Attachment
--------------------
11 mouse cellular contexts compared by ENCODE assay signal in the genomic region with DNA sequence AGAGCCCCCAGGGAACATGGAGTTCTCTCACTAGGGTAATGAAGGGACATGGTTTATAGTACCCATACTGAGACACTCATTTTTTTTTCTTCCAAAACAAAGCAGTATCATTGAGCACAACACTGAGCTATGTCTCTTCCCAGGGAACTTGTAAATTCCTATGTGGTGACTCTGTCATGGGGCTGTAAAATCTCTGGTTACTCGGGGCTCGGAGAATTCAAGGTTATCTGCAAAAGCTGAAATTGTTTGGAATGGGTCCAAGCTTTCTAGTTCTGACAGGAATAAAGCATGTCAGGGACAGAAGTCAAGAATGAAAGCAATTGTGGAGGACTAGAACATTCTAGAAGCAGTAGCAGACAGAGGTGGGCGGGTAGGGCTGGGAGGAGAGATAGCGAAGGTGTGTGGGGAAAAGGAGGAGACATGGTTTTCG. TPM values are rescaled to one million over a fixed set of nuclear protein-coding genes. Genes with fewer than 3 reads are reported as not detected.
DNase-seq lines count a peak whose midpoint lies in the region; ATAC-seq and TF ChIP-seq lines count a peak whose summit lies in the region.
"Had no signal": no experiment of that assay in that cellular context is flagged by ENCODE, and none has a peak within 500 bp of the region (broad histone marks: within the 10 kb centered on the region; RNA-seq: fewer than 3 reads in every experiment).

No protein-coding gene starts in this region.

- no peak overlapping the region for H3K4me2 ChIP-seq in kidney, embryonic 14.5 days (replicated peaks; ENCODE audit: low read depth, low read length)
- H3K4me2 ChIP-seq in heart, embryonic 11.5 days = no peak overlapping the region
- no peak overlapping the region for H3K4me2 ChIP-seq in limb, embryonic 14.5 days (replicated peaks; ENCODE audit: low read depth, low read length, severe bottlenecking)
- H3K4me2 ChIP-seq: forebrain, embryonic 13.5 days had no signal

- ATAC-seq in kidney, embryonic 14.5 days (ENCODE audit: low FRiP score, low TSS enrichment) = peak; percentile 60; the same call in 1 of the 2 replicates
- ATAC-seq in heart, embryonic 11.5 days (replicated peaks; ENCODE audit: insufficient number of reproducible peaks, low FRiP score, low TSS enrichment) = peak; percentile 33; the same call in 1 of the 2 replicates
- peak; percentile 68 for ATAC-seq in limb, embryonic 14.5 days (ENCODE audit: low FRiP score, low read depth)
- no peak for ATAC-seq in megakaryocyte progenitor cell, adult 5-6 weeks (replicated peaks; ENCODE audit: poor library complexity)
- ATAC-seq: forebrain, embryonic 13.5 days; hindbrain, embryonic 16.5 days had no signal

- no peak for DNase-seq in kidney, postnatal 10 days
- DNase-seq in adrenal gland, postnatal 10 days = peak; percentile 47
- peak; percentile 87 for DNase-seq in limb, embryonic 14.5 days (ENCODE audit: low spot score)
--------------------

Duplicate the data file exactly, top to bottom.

11 mouse cellular contexts compared by ENCODE assay signal in the genomic region with DNA sequence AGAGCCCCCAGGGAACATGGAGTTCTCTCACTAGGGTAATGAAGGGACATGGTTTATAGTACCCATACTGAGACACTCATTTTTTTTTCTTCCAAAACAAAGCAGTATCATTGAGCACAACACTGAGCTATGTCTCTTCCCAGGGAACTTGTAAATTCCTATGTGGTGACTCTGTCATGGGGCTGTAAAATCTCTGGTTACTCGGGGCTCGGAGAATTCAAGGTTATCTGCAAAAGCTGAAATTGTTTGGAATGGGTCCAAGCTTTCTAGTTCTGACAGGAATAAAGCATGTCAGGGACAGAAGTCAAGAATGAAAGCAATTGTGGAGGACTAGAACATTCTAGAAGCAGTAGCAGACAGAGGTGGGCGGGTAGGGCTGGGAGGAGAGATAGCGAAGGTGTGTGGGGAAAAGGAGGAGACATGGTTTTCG. TPM values are rescaled to one million over a fixed set of nuclear protein-coding genes. Genes with fewer than 3 reads are reported as not detected.
DNase-seq lines count a peak whose midpoint lies in the region; ATAC-seq and TF ChIP-seq lines count a peak whose summit lies in the region.
"Had no signal": no experiment of that assay in that cellular context is flagged by ENCODE, and none has a peak within 500 bp of the region (broad histone marks: within the 10 kb centered on the region; RNA-seq: fewer than 3 reads in every experiment).

No protein-coding gene starts in this region.

- no peak overlapping the region for H3K4me2 ChIP-seq in kidney, embryonic 14.5 days (replicated peaks; ENCODE audit: low read depth, low read length)
- H3K4me2 ChIP-seq in heart, embryonic 11.5 days = no peak overlapping the region
- no peak overlapping the region for H3K4me2 ChIP-seq in limb, embryonic 14.5 days (replicated peaks; ENCODE audit: low read depth, low read length, severe bottlenecking)
- H3K4me2 ChIP-seq: forebrain, embryonic 13.5 days had no signal

- ATAC-seq in kidney, embryonic 14.5 days (ENCODE audit: low FRiP score, low TSS enrichment) = peak; percentile 60; the same call in 1 of the 2 replicates
- ATAC-seq in heart, embryonic 11.5 days (replicated peaks; ENCODE audit: insufficient number of reproducible peaks, low FRiP score, low TSS enrichment) = peak; percentile 33; the same call in 1 of the 2 replicates
- peak; percentile 68 for ATAC-seq in limb, embryonic 14.5 days (ENCODE audit: low FRiP score, low read depth)
- no peak for ATAC-seq in megakaryocyte progenitor cell, adult 5-6 weeks (replicated peaks; ENCODE audit: poor library complexity)
- ATAC-seq: forebrain, embryonic 13.5 days; hindbrain, embryonic 16.5 days had no signal

- no peak for DNase-seq in kidney, postnatal 10 days
- DNase-seq in adrenal gland, postnatal 10 days = peak; percentile 47
- peak; percentile 87 for DNase-seq in limb, embryonic 14.5 days (ENCODE audit: low spot score)